Big Ben has fallen silent. Amid so much uncertainty, people need a touchstone, a lifebelt, something to hang on to. The hourly peals of Big Ben, vulgarly known as “the bongs,” have been one of those touches of certainty, as regular, you may say, as clockwork, familiarity resonating on the hour around a confused world. But now these venerable peals have fallen silent, not to sound again for another four years.
Pity the hapless tourist who stood there in the autumn drizzle of Westminster Bridge or Parliament Square, not taking his eyes off one of the great clock’s four faces, waiting for the 4.2-meter long minute hand to tick toward perpendicular. He will not hear the patiently awaited bongs, nor the four-note theme of the lesser quarter-bells, widely copied around the world from municipal clocks to door-chimes. Once he has wiped the thin mist off his camera lens, he won’t even get a picture of the bell tower, covered now in scaffolding.
The buildings, properly called the Palace of Westminster, that house the British Parliament, are crumbling. The clock’s elderly and rusting machinery was grinding to a standstill. Its wheels and cogs needed urgent repairs.
The clock’s elderly and rusting machinery was grinding to a standstill. Its wheels and cogs needed urgent repairs.
The disappointed tourist will turn to the neat greensward of Parliament Square itself. The eye, or the camera, is caught by the statuary, especially that of wartime leader Winston Churchill frozen by the sculptor in a slightly haemorrhoidal pose. She will spot Abraham Lincoln and Nelson Mandela there, too. But what is this? There is to be a new statue! And it is to be of a woman! And it is to be made by a woman sculptor. Gillian Wearing has designed a statue of Millicent Fawcett, the suffragist leader, whose lifetime of campaigning for justice began with her first speech at age 22. Wearing’s statue will depict Fawcett bearing a sign that reads “Courage calls to courage everywhere.” The plan is to unveil it next February, to mark the centenary of the Representation of the Peoples Act in 1918, which granted the vote to at least some women for the first time.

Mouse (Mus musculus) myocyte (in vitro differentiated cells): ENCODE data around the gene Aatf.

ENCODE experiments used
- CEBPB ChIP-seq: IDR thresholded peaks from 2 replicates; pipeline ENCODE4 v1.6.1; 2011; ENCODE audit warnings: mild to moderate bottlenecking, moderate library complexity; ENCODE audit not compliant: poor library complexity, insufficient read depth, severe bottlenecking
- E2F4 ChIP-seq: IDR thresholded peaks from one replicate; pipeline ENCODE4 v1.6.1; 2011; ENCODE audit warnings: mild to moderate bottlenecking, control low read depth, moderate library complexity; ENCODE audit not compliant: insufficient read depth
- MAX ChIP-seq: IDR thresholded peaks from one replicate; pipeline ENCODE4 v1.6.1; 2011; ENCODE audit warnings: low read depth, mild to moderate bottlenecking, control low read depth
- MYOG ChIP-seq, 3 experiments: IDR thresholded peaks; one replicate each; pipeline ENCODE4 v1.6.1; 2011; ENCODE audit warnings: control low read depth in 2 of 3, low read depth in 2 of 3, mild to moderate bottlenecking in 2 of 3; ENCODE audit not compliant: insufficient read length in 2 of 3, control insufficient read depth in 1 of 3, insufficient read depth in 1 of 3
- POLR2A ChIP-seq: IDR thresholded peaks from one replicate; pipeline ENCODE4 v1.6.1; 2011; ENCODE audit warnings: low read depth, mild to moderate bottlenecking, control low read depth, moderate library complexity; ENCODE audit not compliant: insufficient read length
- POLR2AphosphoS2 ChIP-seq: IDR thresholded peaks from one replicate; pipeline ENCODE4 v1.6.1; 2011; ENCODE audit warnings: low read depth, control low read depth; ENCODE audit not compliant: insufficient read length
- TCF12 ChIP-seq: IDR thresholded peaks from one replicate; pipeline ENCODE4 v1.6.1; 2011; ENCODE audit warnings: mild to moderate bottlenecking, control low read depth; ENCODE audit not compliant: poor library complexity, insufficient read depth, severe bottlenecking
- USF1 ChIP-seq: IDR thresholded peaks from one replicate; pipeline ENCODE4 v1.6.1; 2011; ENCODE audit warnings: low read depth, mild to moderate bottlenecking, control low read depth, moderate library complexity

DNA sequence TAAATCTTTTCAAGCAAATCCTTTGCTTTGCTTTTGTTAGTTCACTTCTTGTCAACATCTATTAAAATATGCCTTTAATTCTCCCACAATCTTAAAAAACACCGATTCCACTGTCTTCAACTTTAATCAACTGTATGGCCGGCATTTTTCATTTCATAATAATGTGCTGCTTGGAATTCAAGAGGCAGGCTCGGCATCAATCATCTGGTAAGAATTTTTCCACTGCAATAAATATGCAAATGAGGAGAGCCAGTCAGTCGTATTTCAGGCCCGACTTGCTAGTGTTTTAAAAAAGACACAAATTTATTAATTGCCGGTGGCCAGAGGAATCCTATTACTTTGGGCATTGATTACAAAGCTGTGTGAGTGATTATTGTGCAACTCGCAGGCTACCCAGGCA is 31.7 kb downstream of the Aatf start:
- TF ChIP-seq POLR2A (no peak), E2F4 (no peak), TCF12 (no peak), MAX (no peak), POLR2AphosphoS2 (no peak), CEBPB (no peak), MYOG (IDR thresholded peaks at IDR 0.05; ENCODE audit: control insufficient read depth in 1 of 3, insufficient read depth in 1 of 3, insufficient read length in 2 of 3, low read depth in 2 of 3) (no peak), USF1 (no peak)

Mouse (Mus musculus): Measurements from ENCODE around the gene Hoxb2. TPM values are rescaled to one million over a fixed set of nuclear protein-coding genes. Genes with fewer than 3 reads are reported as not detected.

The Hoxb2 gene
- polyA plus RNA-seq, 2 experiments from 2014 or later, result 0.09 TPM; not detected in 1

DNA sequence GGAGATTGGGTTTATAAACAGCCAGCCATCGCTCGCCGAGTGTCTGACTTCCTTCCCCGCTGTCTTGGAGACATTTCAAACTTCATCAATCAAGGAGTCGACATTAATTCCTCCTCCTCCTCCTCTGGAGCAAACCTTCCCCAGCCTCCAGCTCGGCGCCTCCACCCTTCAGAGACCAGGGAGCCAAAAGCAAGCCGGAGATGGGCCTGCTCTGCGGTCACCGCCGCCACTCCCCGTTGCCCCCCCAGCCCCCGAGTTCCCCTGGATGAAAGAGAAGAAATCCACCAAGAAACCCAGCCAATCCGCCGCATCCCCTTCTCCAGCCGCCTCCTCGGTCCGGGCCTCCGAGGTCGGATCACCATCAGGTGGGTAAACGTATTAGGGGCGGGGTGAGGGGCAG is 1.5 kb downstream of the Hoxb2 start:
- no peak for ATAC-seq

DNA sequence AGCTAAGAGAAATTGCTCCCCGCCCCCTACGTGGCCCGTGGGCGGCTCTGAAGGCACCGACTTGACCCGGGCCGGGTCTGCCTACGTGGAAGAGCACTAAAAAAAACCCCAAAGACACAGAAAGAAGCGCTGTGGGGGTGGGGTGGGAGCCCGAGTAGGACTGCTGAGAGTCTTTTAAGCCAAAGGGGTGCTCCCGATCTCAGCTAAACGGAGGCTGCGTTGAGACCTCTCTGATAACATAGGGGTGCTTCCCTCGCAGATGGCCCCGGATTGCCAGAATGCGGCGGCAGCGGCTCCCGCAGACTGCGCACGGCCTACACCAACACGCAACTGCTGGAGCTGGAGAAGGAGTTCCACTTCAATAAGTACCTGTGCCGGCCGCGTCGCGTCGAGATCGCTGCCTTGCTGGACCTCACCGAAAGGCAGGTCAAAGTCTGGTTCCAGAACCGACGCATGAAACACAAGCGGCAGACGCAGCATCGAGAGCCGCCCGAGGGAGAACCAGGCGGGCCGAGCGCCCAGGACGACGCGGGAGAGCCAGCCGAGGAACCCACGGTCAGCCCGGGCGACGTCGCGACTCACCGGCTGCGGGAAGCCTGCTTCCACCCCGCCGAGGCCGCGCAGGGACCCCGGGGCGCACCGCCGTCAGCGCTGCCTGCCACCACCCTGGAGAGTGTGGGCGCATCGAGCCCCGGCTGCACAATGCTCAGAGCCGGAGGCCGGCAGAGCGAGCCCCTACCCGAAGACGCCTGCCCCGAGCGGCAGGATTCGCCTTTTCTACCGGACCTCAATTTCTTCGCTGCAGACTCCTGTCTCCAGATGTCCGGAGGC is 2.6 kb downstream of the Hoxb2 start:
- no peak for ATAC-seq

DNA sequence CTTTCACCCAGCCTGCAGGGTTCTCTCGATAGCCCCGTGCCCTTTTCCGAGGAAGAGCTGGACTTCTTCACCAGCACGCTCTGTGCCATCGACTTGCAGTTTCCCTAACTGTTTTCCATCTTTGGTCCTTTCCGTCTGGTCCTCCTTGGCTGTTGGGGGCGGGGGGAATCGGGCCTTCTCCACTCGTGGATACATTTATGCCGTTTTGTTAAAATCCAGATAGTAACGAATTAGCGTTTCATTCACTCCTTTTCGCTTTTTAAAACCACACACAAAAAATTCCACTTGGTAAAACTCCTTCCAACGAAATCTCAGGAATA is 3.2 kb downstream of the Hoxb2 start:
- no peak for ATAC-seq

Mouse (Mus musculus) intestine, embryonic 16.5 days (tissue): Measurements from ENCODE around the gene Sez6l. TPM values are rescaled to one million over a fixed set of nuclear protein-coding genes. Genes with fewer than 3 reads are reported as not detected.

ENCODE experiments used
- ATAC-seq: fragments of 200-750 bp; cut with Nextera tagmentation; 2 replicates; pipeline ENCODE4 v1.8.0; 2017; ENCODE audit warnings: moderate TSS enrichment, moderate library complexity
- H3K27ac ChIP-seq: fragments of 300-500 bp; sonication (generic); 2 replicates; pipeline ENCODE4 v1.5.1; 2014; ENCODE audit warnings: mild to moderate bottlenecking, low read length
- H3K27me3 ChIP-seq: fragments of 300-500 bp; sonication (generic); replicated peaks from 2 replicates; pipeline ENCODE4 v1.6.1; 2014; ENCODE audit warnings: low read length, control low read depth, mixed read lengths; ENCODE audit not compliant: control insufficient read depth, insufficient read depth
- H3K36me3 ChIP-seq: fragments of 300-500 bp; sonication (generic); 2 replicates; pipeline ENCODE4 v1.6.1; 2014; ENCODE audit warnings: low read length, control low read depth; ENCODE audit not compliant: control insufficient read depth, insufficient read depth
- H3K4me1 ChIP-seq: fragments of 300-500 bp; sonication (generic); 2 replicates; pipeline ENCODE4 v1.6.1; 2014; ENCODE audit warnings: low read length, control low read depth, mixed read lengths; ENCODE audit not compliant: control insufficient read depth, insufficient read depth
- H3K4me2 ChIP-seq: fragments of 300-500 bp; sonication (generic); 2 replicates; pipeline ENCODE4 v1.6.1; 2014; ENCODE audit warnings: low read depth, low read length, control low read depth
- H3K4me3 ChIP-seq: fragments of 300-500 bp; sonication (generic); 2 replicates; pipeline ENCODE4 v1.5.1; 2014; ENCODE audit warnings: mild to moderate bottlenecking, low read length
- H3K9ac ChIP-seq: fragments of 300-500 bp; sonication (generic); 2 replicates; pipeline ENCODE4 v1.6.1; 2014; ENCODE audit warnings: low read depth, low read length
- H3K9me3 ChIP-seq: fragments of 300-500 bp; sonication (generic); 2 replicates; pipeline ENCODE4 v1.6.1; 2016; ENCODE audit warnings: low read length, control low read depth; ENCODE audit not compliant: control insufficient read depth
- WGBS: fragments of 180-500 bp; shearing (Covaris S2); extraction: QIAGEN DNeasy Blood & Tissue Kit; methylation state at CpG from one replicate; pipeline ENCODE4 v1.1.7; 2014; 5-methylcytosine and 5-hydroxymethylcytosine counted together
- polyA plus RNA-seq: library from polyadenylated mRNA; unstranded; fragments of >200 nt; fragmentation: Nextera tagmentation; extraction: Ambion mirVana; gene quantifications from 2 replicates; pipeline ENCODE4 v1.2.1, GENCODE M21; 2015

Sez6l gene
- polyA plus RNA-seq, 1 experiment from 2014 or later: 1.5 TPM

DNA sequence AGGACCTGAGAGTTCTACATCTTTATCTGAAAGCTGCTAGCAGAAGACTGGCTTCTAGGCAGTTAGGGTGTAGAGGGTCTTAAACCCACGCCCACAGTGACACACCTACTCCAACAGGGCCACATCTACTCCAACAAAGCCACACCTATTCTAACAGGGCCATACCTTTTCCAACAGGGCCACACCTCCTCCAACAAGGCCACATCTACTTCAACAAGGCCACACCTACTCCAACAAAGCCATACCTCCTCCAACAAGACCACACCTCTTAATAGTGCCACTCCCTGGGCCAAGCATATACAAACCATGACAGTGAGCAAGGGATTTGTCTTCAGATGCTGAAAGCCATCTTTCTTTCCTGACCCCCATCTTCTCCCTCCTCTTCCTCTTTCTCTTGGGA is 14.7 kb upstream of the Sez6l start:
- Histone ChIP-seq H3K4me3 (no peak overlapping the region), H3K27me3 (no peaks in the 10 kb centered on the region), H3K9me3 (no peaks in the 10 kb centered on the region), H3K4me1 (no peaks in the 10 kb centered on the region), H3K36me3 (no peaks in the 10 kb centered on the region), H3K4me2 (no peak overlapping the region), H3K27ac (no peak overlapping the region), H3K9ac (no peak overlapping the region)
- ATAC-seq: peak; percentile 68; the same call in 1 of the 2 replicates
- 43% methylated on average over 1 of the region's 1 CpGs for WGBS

The bongs of Big Ben heralded news broadcasts on TV and radio for decades. Between the solemn BBC voice announcing the time and the newscast itself, there is a silent gap. Silence is meant to be the antithesis of good radio. Yet BBC announcers specialize in silence and do it very well. Here is no rush; time waits for no one. The bong will sound bang on time, in its own time. Should the announcer be two seconds early, then the silence will be two seconds longer. This has been a solace in a frantic culture that does not do silence; fearing it, we rush to fill it.
The bongs of Big Ben heralded news broadcasts on TV and radio for decades.
Year after year, those bongs were broadcast live on the hour via a microphone hooked up somewhere near the top of the tower. But not now. The full horror of what has been lost became clear when we learned what we now hear are recordings of the clangs of Big Ben. Nothing can be certain anymore. How can we be sure that the hourly peal is on time? Perhaps an inattentive technician might have pressed pause rather than play on the tape machine? Or sleepily, when the 12 midnight peals were due, spilled his coffee over the equipment. As Big Ben becomes post-modern, yet another source of supposed authority has been found wanting.
We who live here accepted that Big Ben needed care and maintenance. Less appreciated was our need for psycho-spiritual care, specifically around issues of identity and loss. Those who like to count themselves as real Londoners, knowing things that visitors don’t know, can tell the difference between fictions about our city and its reality and will often indulge ourselves in snooty dismissal of the errors of mere foreigners.
We take it to be our duty to let such foreigners know no more than is good for them, preferring to roll our eyes as we scorn egregious myths such as the source of that name, Big Ben. Most seem to think Ben is the name of the bell tower, some the clock; but it belongs to the bell, only, weighing in at 13.7 tons. Since 2012 the tower has been known as the Elizabeth Tower, and previously it was simply the Clock Tower, unless you go back a century to when it was St. Stephen’s Tower. “Ben” is generally taken to refer to the 19th-century M.P., one Ben Hall, remembered both for supervising a refurbishment of the Palace of Westminster and for his noteworthy corpulence.
It is still possible for recalcitrant M.P.s to find themselves imprisoned in the tower, should they have breached parliamentary codes. Granted, that has not happened to any of them since 1880, but the small prison is there as a threat. The shambolic government of the moment, marked by misdeeds, scandals and infighting, might suggest a need to expand this gaol.
The tourist might ponder the contrast between the fiascos of our current parliament, symbolized by the silence of Big Ben, and the monument to a more rugged politics, which made a difference and brought justice, that the new statue of Millicent Fawcett will memorialize. Resident and visitors alike, we need to hear Fawcett’s 1913 entreaty for courage to call to courage everywhere so much more than even those familiar chimes of Big Ben.